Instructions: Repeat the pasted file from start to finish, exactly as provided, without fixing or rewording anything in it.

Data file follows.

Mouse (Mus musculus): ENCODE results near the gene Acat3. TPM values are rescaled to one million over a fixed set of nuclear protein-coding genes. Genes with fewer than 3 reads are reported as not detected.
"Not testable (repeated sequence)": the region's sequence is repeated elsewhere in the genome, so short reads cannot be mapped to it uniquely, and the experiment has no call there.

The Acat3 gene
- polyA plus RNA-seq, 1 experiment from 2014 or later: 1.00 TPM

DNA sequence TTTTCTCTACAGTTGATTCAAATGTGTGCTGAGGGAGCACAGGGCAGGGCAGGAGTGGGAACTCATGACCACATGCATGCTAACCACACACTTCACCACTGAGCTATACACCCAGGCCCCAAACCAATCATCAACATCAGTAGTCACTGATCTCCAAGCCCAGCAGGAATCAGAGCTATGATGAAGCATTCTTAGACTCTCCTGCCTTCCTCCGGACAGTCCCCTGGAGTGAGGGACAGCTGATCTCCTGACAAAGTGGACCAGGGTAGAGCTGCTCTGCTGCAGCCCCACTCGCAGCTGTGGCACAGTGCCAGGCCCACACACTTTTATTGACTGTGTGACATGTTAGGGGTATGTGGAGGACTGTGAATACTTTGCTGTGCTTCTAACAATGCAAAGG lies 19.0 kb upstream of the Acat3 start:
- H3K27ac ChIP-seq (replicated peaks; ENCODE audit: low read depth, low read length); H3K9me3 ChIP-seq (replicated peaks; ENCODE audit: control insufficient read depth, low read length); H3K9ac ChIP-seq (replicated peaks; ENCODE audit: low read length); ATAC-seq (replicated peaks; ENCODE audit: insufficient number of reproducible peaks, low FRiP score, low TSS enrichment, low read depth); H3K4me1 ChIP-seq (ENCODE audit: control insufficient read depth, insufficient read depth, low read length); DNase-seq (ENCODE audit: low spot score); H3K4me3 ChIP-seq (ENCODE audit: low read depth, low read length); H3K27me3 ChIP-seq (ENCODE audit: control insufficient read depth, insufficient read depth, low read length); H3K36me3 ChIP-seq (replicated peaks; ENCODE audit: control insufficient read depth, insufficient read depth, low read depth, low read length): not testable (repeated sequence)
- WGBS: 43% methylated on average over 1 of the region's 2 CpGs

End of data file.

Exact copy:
Mouse (Mus musculus): ENCODE results near the gene Acat3. TPM values are rescaled to one million over a fixed set of nuclear protein-coding genes. Genes with fewer than 3 reads are reported as not detected.
"Not testable (repeated sequence)": the region's sequence is repeated elsewhere in the genome, so short reads cannot be mapped to it uniquely, and the experiment has no call there.

The Acat3 gene
- polyA plus RNA-seq, 1 experiment from 2014 or later: 1.00 TPM

DNA sequence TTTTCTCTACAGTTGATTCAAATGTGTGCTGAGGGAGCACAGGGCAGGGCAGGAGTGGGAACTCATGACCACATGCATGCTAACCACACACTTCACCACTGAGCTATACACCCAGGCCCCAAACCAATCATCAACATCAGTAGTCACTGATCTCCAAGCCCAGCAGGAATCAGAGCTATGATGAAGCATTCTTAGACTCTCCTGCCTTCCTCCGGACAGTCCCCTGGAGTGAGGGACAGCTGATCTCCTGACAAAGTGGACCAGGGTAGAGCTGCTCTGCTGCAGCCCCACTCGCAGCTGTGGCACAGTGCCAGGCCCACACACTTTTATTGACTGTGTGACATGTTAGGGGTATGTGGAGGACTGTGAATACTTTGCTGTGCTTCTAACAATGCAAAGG lies 19.0 kb upstream of the Acat3 start:
- H3K27ac ChIP-seq (replicated peaks; ENCODE audit: low read depth, low read length); H3K9me3 ChIP-seq (replicated peaks; ENCODE audit: control insufficient read depth, low read length); H3K9ac ChIP-seq (replicated peaks; ENCODE audit: low read length); ATAC-seq (replicated peaks; ENCODE audit: insufficient number of reproducible peaks, low FRiP score, low TSS enrichment, low read depth); H3K4me1 ChIP-seq (ENCODE audit: control insufficient read depth, insufficient read depth, low read length); DNase-seq (ENCODE audit: low spot score); H3K4me3 ChIP-seq (ENCODE audit: low read depth, low read length); H3K27me3 ChIP-seq (ENCODE audit: control insufficient read depth, insufficient read depth, low read length); H3K36me3 ChIP-seq (replicated peaks; ENCODE audit: control insufficient read depth, insufficient read depth, low read depth, low read length): not testable (repeated sequence)
- WGBS: 43% methylated on average over 1 of the region's 2 CpGs